I am a Mumbaikar. Or a Bombayite. But it is my right to refer to myself as I want. I will not have any one telling me what to call myself. I am an Indian, true. But if that has to be expanded upon, am I not an "Earther" first? Am I not a "human" first? Wasn't the planet here long before the idea of India or Mumbai or VT or Churchgate? Thus, shouldn't my priorities be first and foremost towards my planet and towards all other peoples before to any one organization or idea. But the whole idea seems so huge; how do I associate myself to a concept of being true to humankind first, and to others next? My method to it is simplistic to a point, and probably mistaken, I am true to myself first, and to others next. I do not do what others want me to do, I may not behave nice in a social setting, I may not acquiesce to your viewpoint just to make you feel better. But I do what feels true to me. Sometimes I do make nice, true, but you must realize that I do it only when I am convinced of the need for it. Others' considerations are secondary to the fact that I have to be convinced of it. In turn, I do not ask for you to play nice with me. I am ready to listen to your viewpoint and grant you credit for the same. I will not rabidly turn on you, trying to convince you of my ideas and I only ask that you do the same. The only time where I might disagree is if and only if, I have hard, cold facts to back me up. On ideas and ideologies, you are free to think. And it is this freedom of thinking that has in turn influenced me to live in India. Of course, the money is more in the Middle East. But I somehow feel oppressed. As if I need to watch what I think. There will come a point in my life, where I will be sufficiently worn down enough to realize that earning 2-3 times of what I am currently is a big enough reason for me to tone down my thinking. Or that, if I tone it down for a period of 2-3 years, I can then come back and then 'think' all I want. But I recognize the fact. And if (when??) I compromise, it will again be of my own choosing.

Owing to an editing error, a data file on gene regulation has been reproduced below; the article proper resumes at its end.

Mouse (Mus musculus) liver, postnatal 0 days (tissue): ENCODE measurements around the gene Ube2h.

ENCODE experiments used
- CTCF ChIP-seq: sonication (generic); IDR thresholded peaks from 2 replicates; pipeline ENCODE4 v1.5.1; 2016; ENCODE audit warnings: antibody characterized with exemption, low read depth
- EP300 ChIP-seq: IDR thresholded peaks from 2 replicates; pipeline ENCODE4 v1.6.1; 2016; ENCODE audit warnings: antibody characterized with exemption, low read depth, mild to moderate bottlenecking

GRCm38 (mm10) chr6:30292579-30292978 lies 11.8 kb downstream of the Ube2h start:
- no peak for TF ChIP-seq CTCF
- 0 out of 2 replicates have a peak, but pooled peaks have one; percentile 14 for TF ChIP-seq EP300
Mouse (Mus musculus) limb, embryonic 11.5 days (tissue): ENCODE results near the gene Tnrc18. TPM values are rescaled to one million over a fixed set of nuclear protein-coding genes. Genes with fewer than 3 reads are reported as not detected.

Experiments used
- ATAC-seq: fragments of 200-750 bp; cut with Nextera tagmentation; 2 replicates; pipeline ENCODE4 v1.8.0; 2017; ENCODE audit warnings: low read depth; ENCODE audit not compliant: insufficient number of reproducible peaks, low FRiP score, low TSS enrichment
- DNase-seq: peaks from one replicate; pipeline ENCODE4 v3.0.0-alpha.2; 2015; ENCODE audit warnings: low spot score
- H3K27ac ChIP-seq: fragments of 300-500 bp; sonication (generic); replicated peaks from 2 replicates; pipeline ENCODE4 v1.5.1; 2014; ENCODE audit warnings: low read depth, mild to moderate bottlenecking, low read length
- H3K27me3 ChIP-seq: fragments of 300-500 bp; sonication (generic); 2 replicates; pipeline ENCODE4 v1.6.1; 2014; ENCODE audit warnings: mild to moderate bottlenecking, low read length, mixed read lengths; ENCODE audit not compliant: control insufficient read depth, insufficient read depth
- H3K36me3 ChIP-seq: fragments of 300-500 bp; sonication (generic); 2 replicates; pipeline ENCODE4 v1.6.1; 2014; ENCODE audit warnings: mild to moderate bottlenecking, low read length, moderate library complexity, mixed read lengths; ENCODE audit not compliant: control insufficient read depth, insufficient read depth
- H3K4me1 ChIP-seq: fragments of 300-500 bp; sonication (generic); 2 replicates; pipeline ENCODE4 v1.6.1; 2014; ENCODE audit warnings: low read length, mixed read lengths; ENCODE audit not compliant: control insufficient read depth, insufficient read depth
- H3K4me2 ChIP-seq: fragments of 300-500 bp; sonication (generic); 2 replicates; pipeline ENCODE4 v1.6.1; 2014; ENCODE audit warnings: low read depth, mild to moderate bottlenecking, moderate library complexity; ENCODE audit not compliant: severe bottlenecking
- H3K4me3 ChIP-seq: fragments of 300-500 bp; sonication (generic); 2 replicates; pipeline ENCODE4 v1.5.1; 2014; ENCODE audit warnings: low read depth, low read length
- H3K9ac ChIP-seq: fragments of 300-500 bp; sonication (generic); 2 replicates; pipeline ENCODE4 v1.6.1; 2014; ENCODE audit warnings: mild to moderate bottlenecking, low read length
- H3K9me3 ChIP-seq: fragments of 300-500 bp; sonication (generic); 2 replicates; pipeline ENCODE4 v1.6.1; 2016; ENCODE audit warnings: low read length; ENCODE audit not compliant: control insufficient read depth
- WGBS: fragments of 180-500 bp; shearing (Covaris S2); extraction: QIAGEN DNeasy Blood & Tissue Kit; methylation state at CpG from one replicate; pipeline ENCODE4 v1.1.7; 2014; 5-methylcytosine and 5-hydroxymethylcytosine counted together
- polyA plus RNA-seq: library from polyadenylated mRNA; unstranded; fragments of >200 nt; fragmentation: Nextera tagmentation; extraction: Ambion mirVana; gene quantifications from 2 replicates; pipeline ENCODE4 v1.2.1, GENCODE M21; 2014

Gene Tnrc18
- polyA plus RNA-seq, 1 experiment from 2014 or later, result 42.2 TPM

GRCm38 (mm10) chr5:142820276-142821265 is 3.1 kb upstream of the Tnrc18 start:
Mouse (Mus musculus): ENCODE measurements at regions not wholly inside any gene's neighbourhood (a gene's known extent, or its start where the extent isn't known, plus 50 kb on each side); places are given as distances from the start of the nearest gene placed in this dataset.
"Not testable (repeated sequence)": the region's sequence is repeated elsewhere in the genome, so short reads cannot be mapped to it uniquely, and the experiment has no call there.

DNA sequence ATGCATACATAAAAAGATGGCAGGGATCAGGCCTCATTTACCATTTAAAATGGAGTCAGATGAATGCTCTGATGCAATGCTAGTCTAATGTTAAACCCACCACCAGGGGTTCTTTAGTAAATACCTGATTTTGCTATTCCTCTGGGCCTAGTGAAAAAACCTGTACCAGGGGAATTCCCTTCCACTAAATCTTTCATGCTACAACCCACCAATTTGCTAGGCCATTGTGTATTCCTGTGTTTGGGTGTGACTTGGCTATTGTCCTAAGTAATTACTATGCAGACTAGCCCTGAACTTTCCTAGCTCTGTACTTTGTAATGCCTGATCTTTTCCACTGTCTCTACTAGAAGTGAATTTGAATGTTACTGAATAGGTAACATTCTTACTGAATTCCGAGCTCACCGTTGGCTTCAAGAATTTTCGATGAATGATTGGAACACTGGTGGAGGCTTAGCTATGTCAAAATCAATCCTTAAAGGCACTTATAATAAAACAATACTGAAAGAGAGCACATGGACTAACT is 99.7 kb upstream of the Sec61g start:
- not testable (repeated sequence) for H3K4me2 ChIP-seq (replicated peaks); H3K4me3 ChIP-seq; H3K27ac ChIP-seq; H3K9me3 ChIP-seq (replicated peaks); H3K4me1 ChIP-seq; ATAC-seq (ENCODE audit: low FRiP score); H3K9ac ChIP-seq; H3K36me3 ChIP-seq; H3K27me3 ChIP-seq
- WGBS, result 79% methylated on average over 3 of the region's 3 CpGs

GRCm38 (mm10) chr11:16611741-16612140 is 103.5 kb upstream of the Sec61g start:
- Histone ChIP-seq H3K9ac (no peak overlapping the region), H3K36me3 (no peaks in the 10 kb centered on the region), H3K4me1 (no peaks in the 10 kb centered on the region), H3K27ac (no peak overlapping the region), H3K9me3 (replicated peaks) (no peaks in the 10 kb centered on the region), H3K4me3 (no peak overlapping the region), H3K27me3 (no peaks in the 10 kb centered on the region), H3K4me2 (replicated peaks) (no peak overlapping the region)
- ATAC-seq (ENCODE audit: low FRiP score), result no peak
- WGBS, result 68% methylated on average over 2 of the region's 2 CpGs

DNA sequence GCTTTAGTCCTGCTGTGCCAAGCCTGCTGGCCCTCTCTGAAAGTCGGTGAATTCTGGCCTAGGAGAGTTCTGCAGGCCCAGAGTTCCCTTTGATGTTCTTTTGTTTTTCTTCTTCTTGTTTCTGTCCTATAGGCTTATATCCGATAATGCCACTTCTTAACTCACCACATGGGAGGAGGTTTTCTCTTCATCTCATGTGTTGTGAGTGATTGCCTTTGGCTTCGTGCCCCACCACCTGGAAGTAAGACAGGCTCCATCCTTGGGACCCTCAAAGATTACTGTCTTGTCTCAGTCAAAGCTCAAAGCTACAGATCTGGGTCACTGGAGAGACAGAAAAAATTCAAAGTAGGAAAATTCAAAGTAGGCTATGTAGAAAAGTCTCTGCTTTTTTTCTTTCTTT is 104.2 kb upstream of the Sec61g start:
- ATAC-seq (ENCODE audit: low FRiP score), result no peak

Which is why these Shiv Sainiks drive me mad. Who gave you the right to tell me what to call myself? If I'd been around when you were doing your protests 30-40 years back, then yes, you might have some claim as to what I did or did not do. I am not against the party. They hold a special place in Mumbai folklore, and I am not denying the fact that they might have done some things for the benefit of the people one upon a time. But how long can they run a party on what is essentially a 30-ro year old plank? Case in point: Refer to the recent 'hilarious' video of Uddhav Thackeray being interviewed by Rajdeep Sardesai. He again and again brings out the point that we will not let anyone seperate Mumbai from Maharashtra. Who has ever raised this point? I find it very similar to the Pakistanis' "we will not want to fight a war on this issue" campaign of disinformation, wherein they raise the flag of war over and over, just to keep people incited. And what can people on the other side do? India cannot deny the fact that it does not want to fight a war, but neither can they agree because then it seems that a war was what we had in mind in the first place! It is a similar case here. The other parties can neither agree nor disagree to this statement. Just to keep in perspective, the issues that the Shiv Sena is raising in a world of Ipads and Androids is one that was initially brought about when the 4004 chip by Intel was released and when BASIC was just an idea in Bill Gates's mind.